King Says Debate on U.K.’s Fiscal Policy Has Become ‘Overblown’Jennifer Ryan
Bank of England Governor Mervyn King said the debate on fiscal policy has “really got overblown” and the government’s plan to aid home buyers shouldn’t become permanent.
“Everyone agrees on the following propositions: first that we do need a credible medium-term plan to get the public finances back into order and, secondly, that we should allow the automatic stabilizers” to take effect, King said in an interview broadcast yesterday on Sky News television.
“If tax revenues fall, you don’t cut spending elsewhere to make up for it, you allow the deficit to adjust for the state of the economy, you allow these automatic stabilizers to work,” he said. “Those two principles, a credible medium-term plan and flexibility, is the right way to go.”
Chancellor of the Exchequer George Osborne wrote in the Mail on Sunday newspaper that he’ll “keep pushing forward” with his budget cuts after the International Monetary Fund said the U.K. should consider easing the pace of austerity. Giving Osborne ammunition against critics, the economy grew faster than forecast in the first quarter and the BOE raised its growth projections last week.
King, who will be replaced by Bank of Canada Governor Mark Carney on July 1, said a “modest recovery” is under way, though “more needs to be done” to encourage growth. Britain has avoided some of the turmoil in Europe because the drop in the pound is stimulating exports and the fiscal plan has flexibility, he said.
The pound rose 0.2 percent to $1.5203 as of 8:46 a.m London time. It’s fallen about 6.5 percent against the U.S. currency this year.
King said the government’s Help to Buy plan to aid homeowners “is a little too close for comfort to a general scheme to guarantee mortgages” as in the U.S. While the bank’s Financial Policy Committee will assess economic conditions to judge the right time to end the program, “it shouldn’t become a permanent feature of our financial landscape,” he said.
Rightmove Plc said today that U.K. home sellers raised asking prices for a fifth consecutive month, pushing values to a record. Prices sought rose 2.1 percent in May to an average 249,841 pounds ($380,000), taking the increase in the first five months of the year to 9.1 percent. London asking prices increased 3.3 percent to 509,870 pounds, also a record.
Asked whether the government’s plan would fuel a bubble in house prices, King said values were 14 percent below their peak.
“Interest rates are low right across the world and that inevitably pushes up asset prices,” he said. In the U.K., house prices have been “remarkably stable for the last few years. That’s not a bad position to be in,” King said.
“The comments I think are certainly common sense; that shouldn’t detract from the view that the scheme is helpful to get the housing market moving,” Philip Shaw, an economist at Investec Securities in London, said in an interview. “The governor is bowing out without making excessive criticisms of government policy, and while his remarks are a warning, they’re a constructive warning.”
The U.K.’s budget shortfall in March was 7.8 percent of gross domestic product, in line with the Office for Budget Responsibility’s forecast. Fitch Ratings last month became the second ratings company to strip Britain of its top grade.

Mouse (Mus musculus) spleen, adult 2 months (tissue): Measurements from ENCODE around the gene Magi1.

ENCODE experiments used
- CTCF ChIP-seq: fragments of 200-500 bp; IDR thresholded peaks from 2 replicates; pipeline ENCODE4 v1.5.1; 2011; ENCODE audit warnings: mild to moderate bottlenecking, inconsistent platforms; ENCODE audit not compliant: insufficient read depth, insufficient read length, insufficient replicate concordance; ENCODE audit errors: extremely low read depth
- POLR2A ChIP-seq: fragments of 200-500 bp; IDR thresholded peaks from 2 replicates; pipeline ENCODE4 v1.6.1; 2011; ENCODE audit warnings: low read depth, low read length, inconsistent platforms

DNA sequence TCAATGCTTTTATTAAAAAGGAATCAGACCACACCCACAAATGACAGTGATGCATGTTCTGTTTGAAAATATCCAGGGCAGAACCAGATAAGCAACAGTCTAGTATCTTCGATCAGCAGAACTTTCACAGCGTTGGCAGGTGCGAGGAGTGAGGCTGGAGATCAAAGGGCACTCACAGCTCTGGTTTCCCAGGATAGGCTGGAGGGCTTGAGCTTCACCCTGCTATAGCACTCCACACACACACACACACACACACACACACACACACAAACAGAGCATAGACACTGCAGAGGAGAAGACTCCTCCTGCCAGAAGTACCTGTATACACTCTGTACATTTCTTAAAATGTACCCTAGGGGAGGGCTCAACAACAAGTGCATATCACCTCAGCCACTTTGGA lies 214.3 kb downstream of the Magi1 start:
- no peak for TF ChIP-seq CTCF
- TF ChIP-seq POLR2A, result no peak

“You can only keep rates low if you control government spending, so we set out a credible deficit-reduction plan and stuck to it,” Osborne wrote in the Mail on Sunday. The Help to Buy plan “is possible only because of the credibility that our deficit-reduction plan has earned.”
The Washington-based IMF lowered its U.K. growth forecast last month to 0.7 percent in 2013 and 1.5 percent in 2014, a 0.3 percentage-point reduction in both years. While the BOE has since raised its own outlook, threats to the recovery remain.
King said the “single biggest risk is that the euro area continues to grow very slowly,” and that U.K. banks’ “exposure to the euro is undoubtedly the single biggest factor dragging down on our economy.”
Banking reforms in Britain, including the BOE’s new oversight role and higher capital requirements, mean the industry is “moving a long way” from its “very fragile” state before the fiscal crisis, when taxpayer bailouts were required, he said.
“We have a bit further to go but we are not far from it and in the next one to two years we’ll get there,” King said.
‘Failure of System’
Bankers’ behavior “is not the only explanation of the crisis that we had,” he said. “Don’t demonize individuals here. This wasn’t a problem of individuals, this was a problem of failure of a system.”
Still, “we are not seeing the lending that we’d like to see,” he said. There also aren’t signs of an “extraordinary expansion” of lending that would stoke a rapid pickup in inflation, though the bank would act to contain price gains.
“I think we would get enough time to be able to raise interest rates or take other measures to prevent that turning into a rapid upward push on bank lending and inflation,” he said. “We have to get to a point where we can see more sign of a recovery but the bank will need to be prepared to move quickly when necessary.”
The nine-member Monetary Policy Committee held its bond-purchase plan at 375 billion pounds this month and its key interest rate at a record low of 0.5 percent.
“We are seeing a recovery, it is only a modest recovery and we certainly can’t be satisfied with it, we will need to do more to use up the spare capacity,” he said. “In the end we will set the level of interest rates at the level that will ensure both adequate economic growth and, most importantly of all, to bring inflation back to the target.”